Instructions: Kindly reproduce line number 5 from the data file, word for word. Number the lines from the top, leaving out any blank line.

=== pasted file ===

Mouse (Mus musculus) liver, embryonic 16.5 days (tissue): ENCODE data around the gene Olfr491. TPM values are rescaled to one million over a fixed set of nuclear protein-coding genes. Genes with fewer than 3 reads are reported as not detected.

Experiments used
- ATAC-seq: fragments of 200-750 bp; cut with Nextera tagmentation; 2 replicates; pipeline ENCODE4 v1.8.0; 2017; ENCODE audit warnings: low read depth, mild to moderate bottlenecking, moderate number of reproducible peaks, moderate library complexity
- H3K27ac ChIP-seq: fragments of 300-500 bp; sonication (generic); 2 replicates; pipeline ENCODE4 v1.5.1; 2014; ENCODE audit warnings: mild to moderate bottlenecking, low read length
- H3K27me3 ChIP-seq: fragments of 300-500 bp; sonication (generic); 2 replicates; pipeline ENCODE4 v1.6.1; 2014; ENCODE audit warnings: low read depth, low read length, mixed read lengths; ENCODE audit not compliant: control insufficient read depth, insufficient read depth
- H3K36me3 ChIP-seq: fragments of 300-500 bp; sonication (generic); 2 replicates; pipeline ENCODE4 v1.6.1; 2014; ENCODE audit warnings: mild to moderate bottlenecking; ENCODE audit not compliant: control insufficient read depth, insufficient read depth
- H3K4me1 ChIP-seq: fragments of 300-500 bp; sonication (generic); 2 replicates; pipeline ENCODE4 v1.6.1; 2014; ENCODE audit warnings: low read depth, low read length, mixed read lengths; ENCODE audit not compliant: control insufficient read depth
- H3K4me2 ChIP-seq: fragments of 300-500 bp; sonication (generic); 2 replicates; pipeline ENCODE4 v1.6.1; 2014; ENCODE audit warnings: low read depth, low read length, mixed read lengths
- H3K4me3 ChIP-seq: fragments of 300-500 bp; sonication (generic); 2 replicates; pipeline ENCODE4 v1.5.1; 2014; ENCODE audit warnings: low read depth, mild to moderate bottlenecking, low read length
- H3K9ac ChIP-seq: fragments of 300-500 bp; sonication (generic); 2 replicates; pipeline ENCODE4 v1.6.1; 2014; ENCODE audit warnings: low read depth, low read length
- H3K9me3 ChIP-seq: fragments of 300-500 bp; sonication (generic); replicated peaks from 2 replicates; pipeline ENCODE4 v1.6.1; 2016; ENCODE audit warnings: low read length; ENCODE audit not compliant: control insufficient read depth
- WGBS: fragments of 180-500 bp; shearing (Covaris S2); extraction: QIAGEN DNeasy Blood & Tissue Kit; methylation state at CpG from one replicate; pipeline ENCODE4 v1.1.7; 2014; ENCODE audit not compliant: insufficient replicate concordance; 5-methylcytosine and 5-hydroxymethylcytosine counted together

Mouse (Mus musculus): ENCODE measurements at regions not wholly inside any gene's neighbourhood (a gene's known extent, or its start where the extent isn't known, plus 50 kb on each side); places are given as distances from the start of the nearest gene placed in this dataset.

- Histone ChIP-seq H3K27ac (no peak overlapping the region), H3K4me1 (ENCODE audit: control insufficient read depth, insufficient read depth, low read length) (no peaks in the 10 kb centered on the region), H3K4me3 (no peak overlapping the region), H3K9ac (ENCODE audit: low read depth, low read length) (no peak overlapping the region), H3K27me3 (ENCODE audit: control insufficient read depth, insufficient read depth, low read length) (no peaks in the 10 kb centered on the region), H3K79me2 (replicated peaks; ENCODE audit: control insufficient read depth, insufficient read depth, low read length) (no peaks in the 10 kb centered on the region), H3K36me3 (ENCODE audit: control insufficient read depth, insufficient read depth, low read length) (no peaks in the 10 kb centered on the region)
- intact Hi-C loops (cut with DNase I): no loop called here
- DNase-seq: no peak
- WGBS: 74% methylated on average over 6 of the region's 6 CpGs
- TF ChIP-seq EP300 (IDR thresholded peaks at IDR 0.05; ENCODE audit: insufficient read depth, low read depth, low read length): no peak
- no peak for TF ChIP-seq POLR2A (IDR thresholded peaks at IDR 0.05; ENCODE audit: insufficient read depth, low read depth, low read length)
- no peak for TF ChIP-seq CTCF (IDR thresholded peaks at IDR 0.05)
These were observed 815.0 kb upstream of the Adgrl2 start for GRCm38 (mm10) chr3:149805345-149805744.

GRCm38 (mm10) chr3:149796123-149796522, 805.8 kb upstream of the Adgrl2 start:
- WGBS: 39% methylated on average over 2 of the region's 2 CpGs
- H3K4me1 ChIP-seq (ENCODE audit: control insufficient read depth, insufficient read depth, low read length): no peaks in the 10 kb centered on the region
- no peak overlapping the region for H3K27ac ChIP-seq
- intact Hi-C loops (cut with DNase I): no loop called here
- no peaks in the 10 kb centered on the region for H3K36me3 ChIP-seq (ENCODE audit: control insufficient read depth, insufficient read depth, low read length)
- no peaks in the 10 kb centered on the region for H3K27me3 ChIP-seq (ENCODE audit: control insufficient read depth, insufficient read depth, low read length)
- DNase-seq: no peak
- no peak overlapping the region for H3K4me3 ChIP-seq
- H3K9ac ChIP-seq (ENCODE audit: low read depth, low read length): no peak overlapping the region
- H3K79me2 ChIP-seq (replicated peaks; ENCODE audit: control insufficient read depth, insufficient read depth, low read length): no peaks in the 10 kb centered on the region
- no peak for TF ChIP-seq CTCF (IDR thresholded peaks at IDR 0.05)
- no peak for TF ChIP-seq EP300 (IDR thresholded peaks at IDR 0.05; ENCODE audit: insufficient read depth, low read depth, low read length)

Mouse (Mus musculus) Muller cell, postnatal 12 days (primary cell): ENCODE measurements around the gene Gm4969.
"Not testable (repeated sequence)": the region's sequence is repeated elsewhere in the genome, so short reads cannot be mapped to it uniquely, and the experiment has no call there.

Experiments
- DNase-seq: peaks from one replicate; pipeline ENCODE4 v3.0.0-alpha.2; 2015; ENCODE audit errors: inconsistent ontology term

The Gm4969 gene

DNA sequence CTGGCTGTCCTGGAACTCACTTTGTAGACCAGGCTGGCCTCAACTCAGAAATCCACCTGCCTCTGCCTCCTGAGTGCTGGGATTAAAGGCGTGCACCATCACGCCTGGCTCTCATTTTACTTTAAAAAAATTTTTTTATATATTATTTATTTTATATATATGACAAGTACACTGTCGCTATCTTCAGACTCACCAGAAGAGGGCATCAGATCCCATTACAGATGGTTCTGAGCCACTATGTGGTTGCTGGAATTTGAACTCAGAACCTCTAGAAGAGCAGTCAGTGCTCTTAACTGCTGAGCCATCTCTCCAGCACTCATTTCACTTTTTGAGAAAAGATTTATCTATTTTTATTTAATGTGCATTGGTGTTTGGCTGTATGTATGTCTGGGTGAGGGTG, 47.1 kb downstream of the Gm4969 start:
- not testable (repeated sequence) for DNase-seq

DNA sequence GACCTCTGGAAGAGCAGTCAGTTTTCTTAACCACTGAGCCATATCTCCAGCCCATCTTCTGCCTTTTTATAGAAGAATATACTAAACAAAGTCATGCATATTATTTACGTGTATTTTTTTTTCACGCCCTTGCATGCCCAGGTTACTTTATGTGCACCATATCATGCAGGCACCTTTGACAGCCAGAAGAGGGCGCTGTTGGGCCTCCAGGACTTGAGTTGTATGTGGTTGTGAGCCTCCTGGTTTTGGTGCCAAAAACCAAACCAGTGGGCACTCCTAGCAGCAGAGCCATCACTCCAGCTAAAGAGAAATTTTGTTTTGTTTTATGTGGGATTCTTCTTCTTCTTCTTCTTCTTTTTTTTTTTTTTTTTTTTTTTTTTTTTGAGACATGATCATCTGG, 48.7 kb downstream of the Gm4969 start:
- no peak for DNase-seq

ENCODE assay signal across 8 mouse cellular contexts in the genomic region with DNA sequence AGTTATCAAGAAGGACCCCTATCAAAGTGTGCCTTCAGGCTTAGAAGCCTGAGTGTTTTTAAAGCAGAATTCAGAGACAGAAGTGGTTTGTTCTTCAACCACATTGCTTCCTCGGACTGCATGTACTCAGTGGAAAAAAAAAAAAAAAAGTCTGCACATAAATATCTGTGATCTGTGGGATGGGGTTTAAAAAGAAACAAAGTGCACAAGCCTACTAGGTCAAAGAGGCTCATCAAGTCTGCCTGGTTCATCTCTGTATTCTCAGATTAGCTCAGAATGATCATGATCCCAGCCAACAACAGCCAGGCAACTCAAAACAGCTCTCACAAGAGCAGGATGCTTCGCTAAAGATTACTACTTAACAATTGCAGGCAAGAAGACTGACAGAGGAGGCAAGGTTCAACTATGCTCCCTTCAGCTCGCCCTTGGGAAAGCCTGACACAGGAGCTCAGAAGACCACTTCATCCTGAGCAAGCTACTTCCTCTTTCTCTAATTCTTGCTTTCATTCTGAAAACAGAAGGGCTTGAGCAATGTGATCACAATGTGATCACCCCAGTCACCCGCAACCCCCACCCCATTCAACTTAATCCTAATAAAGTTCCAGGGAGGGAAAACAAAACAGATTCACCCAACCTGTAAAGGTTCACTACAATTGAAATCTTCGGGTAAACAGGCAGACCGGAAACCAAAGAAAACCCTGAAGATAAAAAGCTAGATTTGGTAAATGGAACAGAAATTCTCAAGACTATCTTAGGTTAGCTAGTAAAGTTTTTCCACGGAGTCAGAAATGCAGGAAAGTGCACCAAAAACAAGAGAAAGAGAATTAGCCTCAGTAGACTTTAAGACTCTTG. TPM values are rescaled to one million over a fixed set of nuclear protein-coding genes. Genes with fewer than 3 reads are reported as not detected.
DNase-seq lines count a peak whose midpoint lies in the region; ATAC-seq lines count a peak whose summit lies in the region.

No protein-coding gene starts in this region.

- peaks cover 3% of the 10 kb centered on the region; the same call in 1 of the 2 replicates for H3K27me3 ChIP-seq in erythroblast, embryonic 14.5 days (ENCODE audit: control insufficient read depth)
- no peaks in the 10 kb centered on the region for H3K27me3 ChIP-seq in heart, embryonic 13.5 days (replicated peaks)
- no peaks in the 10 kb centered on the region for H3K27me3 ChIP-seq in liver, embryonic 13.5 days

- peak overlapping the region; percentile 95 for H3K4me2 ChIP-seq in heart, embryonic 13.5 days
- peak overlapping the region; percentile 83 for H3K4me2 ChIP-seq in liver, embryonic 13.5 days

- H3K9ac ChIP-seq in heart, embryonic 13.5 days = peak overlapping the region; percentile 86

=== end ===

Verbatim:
- H3K27me3 ChIP-seq: fragments of 300-500 bp; sonication (generic); 2 replicates; pipeline ENCODE4 v1.6.1; 2014; ENCODE audit warnings: low read depth, low read length, mixed read lengths; ENCODE audit not compliant: control insufficient read depth, insufficient read depth